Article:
May 29, 2011

Memoir (to be continued)


I was born in 1963 and childhood, naturally, followed. Having been asked to produce a memoir of my early years despite a poor memory and a general distaste for the childhood memories of my contemporaries, I will nevertheless attempt a book-length review of my early life.

Perhaps my current dislike for struggle comes from having had to do so from such an early age. Colic produced a massive release of stress hormones, and studies show cortisol blood level remain high for some months and years afterward.

And yet who could dismiss those early memories? Having little sense of “this happened when I was five, and that happened when I was six” I can only peg a general feel for the time with the music associated with it. I remember Gary Lewis and the Playboys singing “This Diamond Ring”; if that was popular in 1967, then I can remember when I was four.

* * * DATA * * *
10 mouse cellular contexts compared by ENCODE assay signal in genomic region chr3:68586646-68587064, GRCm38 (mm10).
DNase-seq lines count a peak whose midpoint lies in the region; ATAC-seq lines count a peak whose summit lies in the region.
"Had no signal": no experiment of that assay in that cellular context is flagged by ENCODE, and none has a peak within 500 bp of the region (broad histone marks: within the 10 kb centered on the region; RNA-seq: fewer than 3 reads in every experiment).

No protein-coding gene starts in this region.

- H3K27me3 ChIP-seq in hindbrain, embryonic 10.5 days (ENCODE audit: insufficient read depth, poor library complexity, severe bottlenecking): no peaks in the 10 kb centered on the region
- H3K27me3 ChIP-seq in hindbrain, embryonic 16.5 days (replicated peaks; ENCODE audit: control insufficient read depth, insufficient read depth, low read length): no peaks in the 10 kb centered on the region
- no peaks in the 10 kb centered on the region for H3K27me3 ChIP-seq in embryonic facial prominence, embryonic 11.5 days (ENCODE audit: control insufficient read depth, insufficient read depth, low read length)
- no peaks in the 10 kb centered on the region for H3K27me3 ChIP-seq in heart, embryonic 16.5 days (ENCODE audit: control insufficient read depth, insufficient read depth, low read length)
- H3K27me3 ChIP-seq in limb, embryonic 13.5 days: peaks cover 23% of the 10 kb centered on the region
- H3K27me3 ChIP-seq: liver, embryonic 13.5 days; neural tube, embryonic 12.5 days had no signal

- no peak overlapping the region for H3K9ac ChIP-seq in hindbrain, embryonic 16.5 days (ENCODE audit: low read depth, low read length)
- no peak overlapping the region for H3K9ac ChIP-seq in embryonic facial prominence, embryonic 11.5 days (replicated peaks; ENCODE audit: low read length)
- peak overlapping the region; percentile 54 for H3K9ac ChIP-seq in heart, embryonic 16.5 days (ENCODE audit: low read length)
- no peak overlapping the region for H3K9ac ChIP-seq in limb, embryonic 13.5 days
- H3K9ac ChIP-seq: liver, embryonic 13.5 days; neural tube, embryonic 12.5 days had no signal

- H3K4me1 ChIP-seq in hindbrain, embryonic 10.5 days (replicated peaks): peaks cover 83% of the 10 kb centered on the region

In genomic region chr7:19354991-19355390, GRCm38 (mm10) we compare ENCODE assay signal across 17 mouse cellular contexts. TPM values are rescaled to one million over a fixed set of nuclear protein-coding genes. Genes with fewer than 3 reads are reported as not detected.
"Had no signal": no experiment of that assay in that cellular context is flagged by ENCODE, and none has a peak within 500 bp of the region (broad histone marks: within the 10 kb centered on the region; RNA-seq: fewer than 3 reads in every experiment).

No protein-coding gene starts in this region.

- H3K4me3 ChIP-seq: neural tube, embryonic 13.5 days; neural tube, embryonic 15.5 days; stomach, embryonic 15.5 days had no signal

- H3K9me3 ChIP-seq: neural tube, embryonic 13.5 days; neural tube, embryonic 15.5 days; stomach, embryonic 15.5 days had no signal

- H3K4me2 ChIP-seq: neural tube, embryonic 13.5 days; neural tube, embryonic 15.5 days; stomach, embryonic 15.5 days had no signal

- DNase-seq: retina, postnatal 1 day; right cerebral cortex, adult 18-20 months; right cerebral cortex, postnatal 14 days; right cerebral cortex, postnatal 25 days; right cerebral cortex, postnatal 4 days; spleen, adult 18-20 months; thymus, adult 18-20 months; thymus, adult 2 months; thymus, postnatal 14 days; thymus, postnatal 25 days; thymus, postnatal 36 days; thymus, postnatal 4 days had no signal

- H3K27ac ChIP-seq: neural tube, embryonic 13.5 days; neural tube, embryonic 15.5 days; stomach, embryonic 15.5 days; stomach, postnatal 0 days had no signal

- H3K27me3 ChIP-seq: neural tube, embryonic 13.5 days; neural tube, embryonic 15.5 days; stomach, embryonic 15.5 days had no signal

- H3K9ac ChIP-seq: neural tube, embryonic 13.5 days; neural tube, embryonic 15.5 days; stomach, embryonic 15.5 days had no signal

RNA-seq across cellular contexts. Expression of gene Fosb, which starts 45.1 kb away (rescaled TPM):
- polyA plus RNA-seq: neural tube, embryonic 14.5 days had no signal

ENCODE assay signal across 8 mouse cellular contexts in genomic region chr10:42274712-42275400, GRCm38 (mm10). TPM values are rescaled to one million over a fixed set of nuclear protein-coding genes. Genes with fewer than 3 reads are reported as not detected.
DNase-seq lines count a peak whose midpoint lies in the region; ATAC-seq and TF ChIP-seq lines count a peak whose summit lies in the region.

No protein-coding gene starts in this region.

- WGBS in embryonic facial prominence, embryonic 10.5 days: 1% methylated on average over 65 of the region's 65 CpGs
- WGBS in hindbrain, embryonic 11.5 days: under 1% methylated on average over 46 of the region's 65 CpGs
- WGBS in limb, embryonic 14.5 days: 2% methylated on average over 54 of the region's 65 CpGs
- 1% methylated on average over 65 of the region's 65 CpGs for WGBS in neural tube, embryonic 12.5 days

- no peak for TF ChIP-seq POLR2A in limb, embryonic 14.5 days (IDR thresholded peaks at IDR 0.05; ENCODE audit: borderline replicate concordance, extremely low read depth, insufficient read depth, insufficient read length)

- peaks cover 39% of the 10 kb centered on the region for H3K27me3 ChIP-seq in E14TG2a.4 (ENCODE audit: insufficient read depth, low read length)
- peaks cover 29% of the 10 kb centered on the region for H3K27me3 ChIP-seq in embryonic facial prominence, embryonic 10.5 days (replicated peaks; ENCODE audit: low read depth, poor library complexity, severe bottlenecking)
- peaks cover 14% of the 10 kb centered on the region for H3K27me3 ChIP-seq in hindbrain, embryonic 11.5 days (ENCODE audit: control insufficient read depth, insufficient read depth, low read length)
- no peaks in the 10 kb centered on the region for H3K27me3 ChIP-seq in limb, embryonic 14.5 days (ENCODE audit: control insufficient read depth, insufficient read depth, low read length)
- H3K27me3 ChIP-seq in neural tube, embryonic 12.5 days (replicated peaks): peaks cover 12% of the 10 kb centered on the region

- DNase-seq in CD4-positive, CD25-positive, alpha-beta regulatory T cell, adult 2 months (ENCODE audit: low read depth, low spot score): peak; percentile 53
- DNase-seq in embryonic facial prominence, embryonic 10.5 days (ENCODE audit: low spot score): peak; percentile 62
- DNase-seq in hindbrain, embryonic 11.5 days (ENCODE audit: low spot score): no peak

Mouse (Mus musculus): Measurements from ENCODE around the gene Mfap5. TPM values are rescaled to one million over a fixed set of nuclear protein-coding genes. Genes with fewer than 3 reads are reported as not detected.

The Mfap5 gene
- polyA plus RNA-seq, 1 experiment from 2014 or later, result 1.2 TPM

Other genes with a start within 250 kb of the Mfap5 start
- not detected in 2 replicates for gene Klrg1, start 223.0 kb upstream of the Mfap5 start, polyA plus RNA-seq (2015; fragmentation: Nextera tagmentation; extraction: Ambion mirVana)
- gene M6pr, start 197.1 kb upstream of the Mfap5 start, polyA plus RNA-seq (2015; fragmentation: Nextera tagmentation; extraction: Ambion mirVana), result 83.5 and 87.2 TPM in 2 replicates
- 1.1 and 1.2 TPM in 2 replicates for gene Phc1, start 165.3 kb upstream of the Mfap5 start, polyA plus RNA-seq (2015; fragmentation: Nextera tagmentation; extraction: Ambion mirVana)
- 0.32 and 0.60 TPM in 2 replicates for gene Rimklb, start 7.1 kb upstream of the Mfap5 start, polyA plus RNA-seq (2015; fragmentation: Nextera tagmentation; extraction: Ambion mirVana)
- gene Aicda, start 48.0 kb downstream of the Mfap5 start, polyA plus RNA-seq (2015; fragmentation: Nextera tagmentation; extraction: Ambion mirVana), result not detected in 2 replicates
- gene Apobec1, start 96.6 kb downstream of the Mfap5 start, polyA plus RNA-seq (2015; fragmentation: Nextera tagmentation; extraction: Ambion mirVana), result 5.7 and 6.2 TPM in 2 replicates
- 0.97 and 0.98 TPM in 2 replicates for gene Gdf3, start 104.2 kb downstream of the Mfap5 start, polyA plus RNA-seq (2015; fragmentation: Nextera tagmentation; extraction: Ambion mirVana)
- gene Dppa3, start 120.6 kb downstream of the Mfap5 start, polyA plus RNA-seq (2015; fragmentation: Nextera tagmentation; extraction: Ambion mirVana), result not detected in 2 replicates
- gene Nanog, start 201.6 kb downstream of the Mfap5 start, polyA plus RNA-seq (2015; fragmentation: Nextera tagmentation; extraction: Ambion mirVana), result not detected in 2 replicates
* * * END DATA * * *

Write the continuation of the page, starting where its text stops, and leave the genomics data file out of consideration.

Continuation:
My early literary influences were viewed uncritically. I read “A Light in the Forest”, which sort of encapsulated the-then fetish for Native American nobility (recall the conscience of the nation was then a tearful Indian concerning the environment) and the rancidness of Western civilization. At 25, I was donating copies of “A Light” to childrens' libraries and buying copies for my nieces and nephews. There was a sense in which something that was “of me” was inherently good and thus worth passing on. Such self-patriotism - my favorites right or wrong - now seem to strike the wrong note.


It's beyond the scope of this post to construct a day-by-day account of the year I was seven or eight or nine. But I will try, at the risk of trying the reader's patience.

The grass held a special kind of dew that morning when...

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